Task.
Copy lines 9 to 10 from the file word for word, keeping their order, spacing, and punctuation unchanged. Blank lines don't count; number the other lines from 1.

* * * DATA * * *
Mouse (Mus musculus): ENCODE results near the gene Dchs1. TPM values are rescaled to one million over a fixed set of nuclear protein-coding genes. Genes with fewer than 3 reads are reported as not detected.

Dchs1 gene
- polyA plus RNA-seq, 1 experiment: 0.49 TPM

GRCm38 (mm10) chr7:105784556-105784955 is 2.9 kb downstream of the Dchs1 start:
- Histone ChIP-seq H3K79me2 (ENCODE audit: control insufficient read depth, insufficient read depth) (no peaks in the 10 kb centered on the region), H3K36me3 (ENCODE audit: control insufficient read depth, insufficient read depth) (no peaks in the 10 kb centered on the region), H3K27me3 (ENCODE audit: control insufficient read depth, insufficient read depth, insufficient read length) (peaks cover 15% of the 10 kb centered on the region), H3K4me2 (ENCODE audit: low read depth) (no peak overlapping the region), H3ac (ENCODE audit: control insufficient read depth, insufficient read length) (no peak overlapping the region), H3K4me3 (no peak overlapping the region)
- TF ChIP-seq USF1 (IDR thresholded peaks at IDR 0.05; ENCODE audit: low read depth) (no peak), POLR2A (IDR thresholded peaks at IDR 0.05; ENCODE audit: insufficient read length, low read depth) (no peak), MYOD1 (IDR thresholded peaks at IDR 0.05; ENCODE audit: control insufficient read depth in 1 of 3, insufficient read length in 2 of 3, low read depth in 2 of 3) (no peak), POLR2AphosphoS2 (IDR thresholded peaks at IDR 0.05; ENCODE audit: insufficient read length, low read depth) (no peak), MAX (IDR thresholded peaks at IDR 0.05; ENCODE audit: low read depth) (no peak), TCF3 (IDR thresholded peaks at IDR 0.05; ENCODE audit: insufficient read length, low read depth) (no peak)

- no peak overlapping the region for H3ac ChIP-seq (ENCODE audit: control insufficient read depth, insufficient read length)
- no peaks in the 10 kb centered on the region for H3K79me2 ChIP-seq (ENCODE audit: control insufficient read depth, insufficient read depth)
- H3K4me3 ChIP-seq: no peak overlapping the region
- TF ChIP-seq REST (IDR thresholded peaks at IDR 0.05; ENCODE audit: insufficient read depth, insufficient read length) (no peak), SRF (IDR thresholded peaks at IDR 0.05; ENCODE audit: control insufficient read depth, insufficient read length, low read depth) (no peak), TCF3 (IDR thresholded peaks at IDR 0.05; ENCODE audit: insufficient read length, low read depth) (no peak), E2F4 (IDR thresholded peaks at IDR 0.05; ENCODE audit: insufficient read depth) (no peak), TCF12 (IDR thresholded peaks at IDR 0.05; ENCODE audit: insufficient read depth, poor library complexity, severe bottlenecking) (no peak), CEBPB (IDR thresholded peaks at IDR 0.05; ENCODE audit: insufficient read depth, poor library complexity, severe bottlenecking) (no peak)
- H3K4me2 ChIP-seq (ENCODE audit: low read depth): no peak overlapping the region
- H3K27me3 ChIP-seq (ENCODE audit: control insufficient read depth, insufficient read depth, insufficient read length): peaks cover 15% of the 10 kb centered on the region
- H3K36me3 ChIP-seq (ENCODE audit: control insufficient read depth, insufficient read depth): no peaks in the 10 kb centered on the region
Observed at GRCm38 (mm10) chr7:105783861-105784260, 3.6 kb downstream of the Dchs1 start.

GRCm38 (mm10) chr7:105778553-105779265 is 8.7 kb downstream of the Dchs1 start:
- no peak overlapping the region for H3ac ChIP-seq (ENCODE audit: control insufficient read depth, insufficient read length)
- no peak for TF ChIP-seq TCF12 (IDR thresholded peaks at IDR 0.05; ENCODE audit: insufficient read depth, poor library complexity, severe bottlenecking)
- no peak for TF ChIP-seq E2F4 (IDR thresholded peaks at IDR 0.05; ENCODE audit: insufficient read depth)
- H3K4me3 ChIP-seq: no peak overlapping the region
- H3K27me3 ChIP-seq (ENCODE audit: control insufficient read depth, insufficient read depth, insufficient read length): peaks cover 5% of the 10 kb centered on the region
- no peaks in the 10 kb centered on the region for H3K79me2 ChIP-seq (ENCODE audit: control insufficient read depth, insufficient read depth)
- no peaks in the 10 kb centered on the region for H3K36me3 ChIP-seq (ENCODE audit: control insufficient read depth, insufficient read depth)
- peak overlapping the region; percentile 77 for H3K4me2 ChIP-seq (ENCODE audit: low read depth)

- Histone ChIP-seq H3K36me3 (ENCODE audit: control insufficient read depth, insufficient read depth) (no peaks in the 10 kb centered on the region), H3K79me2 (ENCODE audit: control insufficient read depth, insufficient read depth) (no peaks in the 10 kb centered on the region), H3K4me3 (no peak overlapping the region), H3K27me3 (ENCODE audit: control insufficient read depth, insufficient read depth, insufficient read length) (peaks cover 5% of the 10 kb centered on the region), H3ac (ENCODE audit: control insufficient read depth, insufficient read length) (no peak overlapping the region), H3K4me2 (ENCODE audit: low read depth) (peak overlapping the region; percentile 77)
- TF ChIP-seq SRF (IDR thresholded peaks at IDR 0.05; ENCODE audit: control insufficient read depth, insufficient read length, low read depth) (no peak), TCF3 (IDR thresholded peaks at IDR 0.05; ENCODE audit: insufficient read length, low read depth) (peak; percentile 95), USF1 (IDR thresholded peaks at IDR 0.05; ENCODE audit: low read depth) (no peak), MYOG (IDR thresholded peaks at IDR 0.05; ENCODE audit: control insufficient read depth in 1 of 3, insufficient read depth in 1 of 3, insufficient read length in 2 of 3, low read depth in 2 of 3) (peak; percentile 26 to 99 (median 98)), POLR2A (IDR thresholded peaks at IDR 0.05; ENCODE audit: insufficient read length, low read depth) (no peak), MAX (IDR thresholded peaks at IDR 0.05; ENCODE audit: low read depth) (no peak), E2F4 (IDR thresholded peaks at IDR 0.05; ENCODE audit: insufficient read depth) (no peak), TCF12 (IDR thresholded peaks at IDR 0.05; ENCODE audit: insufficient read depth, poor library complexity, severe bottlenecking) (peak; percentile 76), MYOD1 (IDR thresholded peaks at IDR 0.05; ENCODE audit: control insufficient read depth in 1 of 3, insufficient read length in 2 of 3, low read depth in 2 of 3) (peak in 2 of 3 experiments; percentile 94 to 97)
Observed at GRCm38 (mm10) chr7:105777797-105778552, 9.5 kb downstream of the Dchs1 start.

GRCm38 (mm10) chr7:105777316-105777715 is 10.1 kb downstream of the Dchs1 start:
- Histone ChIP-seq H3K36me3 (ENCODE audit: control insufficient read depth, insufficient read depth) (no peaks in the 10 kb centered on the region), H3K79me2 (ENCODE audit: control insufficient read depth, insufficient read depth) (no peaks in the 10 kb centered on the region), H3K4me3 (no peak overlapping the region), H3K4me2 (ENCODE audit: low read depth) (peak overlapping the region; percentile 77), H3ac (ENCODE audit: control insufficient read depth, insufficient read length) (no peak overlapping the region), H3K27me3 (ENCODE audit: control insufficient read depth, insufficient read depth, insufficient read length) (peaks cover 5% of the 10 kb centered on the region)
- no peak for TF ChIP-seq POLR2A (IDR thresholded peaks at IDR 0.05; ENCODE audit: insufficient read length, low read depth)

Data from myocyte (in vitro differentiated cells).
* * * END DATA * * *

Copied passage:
- H3K4me3 ChIP-seq: no peak overlapping the region
- TF ChIP-seq REST (IDR thresholded peaks at IDR 0.05; ENCODE audit: insufficient read depth, insufficient read length) (no peak), SRF (IDR thresholded peaks at IDR 0.05; ENCODE audit: control insufficient read depth, insufficient read length, low read depth) (no peak), TCF3 (IDR thresholded peaks at IDR 0.05; ENCODE audit: insufficient read length, low read depth) (no peak), E2F4 (IDR thresholded peaks at IDR 0.05; ENCODE audit: insufficient read depth) (no peak), TCF12 (IDR thresholded peaks at IDR 0.05; ENCODE audit: insufficient read depth, poor library complexity, severe bottlenecking) (no peak), CEBPB (IDR thresholded peaks at IDR 0.05; ENCODE audit: insufficient read depth, poor library complexity, severe bottlenecking) (no peak)